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In light of the adverse effects the storm, floods and tornadoes will have on oil and gas production, transportation and processing operations, we offer several bits of advice:

Force majeure

Winds and floods are among the very reasons for the seldom-invoked force majeure provisions of your oil and gas leases, operating agreements, transportation agreements and other contracts. If your operations are affected by the storm, study your contracts and be mindful of what you will need to do and when in order to invoke the protections force majeure clauses offer.
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Suggestions to Texas lessors after ExxonMobil v. Lazy R Ranch, et al:  Claiming that you were not aware of contamination from oil spills you’ve known about for 20 years is a tough sell, and suing your long-time lessee for millions right after it sells your lease looks a wee bit opportunistic.

For nearly 60 years Exxon operated wells on the 20,000 acre Lazy R Ranch before selling the lease in 2008. The Ranch hired an environmental engineer who identified a total of 1.2 acres in four areas where hydrocarbon contamination exceeded levels set by state law.

In 2009 the Ranch sued Exxon for contamination and sought damages for remediation of the 1.2 acres that would cost $6.3 million. (At least they waited to bite until the hand was no longer dispensing the groceries).

The damage claim presented a problem for the Ranch. Under Texas law the recovery for damages for a permanent injury to real property is generally limited to the difference in value of the property before and after the injury.
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There’s no better place in the oil patch to play the blame game than 10,000 feet of leaky wellbore.

What went wrong?

In Justiss v. Oil Country Tubular Corporation, Justiss, a drilling contractor, entered into an IADC model turnkey drilling contract for a well in Beauregard Parish. The contract specified 12,500 feet of intermediate casing to be LTC pipe with buttress threads. The contract depth was 15,000 feet. Justiss purchased the casing from OCTC.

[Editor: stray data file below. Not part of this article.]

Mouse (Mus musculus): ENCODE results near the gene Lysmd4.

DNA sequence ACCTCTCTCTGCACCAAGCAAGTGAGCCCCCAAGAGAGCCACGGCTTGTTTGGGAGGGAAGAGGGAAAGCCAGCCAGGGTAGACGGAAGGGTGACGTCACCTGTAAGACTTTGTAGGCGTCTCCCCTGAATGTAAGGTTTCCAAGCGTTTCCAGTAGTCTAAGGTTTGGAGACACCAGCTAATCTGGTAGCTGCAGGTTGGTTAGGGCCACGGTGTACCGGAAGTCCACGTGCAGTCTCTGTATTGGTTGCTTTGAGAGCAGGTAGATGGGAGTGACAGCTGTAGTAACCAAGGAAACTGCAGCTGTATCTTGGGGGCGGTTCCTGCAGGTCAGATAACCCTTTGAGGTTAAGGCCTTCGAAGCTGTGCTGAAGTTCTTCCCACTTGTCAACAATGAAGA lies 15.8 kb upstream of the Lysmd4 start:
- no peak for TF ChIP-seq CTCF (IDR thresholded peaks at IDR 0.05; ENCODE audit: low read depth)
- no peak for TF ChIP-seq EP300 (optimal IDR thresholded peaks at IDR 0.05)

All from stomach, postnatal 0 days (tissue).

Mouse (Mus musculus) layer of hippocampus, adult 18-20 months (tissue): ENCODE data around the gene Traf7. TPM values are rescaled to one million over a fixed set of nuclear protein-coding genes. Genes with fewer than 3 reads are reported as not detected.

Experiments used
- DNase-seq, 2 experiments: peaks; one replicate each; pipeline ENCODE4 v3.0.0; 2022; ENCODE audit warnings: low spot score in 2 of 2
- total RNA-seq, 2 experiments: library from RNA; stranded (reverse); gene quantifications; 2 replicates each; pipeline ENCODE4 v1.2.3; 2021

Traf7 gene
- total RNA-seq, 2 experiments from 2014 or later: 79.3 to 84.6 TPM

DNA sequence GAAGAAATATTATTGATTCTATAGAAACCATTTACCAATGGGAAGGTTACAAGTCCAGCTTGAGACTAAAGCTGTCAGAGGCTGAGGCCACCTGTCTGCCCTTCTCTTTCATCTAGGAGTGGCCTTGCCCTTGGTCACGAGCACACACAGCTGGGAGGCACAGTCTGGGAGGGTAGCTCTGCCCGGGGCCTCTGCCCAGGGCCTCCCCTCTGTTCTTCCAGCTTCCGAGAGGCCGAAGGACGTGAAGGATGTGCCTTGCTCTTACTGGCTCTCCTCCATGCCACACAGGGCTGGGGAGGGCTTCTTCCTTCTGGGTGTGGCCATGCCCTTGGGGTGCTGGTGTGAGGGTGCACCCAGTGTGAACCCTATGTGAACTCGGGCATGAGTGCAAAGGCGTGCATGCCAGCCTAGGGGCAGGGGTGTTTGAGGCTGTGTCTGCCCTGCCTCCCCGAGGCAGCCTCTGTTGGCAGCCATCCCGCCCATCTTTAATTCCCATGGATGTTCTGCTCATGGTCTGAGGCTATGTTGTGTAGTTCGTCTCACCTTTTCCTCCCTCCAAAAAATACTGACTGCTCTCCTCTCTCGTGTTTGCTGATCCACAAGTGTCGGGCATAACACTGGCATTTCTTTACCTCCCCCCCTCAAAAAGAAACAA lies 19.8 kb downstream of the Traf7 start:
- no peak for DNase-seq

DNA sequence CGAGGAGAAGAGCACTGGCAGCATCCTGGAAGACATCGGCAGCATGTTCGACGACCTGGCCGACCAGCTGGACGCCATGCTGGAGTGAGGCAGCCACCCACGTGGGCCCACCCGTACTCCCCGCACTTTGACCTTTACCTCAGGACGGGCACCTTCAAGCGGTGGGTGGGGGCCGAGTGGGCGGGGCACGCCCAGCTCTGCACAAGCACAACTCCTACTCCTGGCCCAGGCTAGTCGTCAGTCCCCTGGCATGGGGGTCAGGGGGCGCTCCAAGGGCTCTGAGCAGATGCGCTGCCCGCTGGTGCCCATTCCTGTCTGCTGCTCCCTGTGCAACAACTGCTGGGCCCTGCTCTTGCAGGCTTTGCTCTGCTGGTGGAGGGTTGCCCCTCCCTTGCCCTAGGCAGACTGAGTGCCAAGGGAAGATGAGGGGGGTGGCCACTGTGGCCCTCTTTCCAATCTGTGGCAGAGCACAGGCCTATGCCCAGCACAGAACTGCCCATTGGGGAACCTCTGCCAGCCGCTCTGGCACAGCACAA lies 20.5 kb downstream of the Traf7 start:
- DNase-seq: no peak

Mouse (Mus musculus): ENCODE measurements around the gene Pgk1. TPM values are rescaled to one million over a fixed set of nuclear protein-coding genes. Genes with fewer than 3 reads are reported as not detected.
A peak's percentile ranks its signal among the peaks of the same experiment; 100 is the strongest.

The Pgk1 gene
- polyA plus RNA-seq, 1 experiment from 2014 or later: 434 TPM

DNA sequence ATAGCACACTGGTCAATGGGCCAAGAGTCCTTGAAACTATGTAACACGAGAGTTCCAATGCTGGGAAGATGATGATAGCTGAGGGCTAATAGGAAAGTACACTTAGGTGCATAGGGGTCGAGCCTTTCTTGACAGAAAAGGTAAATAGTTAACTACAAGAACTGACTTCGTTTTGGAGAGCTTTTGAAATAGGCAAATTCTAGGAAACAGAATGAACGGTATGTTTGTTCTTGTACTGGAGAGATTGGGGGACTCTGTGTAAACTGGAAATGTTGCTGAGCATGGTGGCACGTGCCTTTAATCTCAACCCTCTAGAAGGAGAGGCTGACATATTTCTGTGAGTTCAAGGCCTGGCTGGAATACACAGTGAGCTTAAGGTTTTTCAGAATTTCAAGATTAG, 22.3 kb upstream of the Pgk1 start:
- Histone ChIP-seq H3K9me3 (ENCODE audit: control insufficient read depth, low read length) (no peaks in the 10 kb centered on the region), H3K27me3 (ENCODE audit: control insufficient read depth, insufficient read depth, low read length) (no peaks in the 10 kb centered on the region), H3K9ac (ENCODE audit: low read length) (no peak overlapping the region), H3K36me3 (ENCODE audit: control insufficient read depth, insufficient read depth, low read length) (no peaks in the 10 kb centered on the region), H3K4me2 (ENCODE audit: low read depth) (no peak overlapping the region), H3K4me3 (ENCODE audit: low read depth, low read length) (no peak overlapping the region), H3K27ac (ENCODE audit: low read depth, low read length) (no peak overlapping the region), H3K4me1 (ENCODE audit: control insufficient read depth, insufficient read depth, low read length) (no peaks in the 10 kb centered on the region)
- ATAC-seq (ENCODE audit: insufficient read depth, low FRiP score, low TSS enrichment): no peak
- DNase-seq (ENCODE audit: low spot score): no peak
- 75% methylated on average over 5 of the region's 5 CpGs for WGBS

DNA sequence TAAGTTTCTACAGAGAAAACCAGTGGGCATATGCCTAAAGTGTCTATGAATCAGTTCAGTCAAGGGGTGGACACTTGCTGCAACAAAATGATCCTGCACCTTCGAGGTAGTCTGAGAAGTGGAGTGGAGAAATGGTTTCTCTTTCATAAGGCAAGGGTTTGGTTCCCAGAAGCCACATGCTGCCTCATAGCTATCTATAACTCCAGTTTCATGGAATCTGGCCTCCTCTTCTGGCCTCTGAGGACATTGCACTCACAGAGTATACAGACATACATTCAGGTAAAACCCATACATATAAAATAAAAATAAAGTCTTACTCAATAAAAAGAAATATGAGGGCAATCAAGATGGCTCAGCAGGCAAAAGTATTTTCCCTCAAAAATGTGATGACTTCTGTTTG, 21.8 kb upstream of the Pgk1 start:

The operation was star-crossed. Justiss discovered a hole in the surface casing, which it repaired by cementing the casing in place. This made it impossible to remove the intermediate casing string when things got bad. Beginning at 3,500 feet the casing wouldn’t maintain adequate pressure and Justiss performed 13 squeeze jobs in an effort to remedy the problem. These and other efforts to fix the leaks lasted five weeks and cost millions of dollars.  At 13,596 feet the casing would not maintain pressure and, for fear of losing well control, the operation was terminated.

Read this if you sell a product or a service
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Yellow KEEP OUT Barrier TapeCo-author Chance Decker

We know that in Texas the mineral owner has the right to explore for and produce the minerals. What does that leave for the surface owner? In Lightning Oil Company v. Anadarko E&P Onshore, LLC the Texas Supreme Court tells us he owns the right to possess the specific place or space where the minerals are located. Absent pooling or some other contractual arrangement, with that comes the right to grant (for a price) or deny an off-lease operator the right to drill through the mineral estate to reach minerals under an adjacent tract.
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A Black Rhino running towards the camera, Kruger National Park

Forest Oil Corporation v. El Rucio Land and Cattle Inc. et al deserves your attention for four reasons:

  • You won’t see another one involving damage to a rhinoceros pen.
  • It confirms that the Texas Railroad Commission does not have exclusive or primary jurisdiction over private claims for environmental contamination. Welcome to the courthouse.
  • The South Texas redistributionist approach to civil justice includes arbitrations.
  • For once, the Texas Supreme Court declined to eviscerate a multi-million dollar plaintiff victory.


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crawfishIn Re Louisiana Crawfish Producers arises out of the collision between two of Louisiana’s favored enterprises: crawfish and hydrocarbons.

Takeaways

There is lots of legalese, of interest primarily to lawyers who practice in federal court. So, we’ll start with a few things to remember:

  • The mudbug, specifically Procambaras charkii, is Louisiana’s official state crustacean.
  • Louisiana